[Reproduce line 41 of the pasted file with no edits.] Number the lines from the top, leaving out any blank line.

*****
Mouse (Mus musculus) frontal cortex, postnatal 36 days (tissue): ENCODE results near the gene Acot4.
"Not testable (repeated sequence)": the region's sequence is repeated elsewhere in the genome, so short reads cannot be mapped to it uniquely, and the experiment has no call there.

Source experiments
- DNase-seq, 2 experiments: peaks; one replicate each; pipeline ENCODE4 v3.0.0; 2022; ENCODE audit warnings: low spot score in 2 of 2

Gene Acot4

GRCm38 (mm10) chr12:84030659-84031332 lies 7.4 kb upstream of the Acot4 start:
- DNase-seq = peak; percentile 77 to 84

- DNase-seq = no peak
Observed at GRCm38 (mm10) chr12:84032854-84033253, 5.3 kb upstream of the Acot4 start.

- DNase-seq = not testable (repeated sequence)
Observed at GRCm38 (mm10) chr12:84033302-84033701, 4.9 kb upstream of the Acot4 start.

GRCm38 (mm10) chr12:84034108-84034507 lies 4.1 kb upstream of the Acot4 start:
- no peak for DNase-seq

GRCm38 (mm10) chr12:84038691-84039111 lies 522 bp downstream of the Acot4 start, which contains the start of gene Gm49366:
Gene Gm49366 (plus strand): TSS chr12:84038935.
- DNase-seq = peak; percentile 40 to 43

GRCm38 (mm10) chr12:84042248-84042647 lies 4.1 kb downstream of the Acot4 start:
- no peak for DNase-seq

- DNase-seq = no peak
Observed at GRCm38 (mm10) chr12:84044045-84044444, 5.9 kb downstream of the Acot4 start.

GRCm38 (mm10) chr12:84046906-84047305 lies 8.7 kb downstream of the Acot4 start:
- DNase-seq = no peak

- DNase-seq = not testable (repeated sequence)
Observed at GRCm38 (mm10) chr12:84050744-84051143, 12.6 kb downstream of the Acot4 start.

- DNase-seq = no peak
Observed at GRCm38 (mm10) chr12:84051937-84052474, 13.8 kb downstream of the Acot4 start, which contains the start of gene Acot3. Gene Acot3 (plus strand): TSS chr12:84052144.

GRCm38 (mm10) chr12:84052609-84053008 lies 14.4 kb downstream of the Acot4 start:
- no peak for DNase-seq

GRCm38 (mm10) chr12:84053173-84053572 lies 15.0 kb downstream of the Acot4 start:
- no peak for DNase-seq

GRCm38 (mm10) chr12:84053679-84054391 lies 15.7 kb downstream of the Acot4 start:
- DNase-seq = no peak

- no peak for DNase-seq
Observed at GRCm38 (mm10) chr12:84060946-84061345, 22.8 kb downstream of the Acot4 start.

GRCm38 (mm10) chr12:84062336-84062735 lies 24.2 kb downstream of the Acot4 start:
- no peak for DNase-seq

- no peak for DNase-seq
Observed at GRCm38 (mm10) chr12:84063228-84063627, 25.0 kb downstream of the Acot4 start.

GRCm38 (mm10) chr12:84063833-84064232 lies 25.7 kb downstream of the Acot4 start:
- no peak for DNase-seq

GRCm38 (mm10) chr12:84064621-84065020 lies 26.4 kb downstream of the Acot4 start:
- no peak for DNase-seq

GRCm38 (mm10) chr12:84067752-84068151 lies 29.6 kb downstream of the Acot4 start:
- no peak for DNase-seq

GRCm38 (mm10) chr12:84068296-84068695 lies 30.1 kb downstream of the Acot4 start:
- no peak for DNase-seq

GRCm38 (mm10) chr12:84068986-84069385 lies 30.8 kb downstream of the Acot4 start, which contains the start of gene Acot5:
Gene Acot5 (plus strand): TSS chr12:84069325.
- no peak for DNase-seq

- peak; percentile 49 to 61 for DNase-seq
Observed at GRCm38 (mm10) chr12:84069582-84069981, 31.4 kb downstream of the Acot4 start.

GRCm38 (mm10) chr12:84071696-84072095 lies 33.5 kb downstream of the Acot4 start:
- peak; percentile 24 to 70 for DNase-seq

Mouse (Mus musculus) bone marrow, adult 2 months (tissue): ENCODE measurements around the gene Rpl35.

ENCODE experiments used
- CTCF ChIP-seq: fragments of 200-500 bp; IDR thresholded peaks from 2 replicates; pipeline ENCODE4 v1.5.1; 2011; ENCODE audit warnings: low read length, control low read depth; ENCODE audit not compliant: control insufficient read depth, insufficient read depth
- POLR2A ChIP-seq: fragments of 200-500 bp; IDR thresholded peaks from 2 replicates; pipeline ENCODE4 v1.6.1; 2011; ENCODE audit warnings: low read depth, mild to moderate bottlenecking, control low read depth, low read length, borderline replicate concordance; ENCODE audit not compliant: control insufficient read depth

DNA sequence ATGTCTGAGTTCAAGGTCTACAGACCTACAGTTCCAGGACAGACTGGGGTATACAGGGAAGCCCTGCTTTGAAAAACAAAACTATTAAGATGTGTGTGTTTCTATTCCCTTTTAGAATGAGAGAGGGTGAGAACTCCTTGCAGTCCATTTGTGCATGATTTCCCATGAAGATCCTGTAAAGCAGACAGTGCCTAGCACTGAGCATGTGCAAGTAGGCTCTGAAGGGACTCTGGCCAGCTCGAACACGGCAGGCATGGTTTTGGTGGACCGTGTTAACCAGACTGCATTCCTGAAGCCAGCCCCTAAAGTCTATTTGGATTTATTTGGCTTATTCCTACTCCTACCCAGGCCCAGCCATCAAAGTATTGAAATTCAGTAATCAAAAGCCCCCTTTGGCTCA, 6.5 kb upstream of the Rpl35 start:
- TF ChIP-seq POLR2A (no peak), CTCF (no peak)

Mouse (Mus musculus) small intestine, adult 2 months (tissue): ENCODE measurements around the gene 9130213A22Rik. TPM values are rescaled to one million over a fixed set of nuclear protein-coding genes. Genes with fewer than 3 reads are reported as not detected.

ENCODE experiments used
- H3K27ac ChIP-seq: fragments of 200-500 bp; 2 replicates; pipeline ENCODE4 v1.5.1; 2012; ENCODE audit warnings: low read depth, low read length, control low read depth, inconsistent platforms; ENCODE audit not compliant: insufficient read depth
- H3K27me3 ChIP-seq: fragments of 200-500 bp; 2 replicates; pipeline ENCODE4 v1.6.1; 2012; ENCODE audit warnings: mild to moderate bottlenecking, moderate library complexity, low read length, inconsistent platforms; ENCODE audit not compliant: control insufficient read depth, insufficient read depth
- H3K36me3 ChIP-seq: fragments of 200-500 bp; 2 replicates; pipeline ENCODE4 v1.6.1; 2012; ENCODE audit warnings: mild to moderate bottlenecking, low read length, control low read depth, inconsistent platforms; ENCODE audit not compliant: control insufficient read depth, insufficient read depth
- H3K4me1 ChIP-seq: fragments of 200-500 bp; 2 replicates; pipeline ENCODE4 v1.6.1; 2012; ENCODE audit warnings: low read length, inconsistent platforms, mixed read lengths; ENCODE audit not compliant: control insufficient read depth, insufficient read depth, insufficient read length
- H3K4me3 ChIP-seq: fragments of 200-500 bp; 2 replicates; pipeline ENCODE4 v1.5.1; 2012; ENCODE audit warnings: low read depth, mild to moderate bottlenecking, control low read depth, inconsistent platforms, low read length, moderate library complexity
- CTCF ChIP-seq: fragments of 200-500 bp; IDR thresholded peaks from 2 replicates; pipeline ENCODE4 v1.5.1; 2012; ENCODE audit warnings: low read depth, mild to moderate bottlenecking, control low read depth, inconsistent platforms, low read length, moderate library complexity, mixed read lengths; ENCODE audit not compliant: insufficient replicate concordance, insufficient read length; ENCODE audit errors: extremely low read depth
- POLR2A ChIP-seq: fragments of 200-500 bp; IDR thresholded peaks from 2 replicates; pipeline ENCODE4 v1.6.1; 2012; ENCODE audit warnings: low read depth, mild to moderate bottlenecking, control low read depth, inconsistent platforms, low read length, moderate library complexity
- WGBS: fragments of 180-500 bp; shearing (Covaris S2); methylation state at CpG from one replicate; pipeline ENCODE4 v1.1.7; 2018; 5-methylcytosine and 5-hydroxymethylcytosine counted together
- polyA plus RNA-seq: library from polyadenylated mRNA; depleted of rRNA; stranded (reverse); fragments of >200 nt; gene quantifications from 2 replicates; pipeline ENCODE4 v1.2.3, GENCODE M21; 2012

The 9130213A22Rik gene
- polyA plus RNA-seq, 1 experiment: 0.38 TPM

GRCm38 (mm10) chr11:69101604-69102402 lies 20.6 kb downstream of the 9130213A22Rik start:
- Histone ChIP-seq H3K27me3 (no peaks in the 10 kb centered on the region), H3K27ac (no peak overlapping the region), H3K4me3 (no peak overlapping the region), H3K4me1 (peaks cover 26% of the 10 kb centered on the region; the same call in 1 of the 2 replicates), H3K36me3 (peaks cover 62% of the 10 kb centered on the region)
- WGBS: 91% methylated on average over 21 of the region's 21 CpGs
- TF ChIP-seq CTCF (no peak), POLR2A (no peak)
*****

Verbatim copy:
GRCm38 (mm10) chr12:84064621-84065020 lies 26.4 kb downstream of the Acot4 start: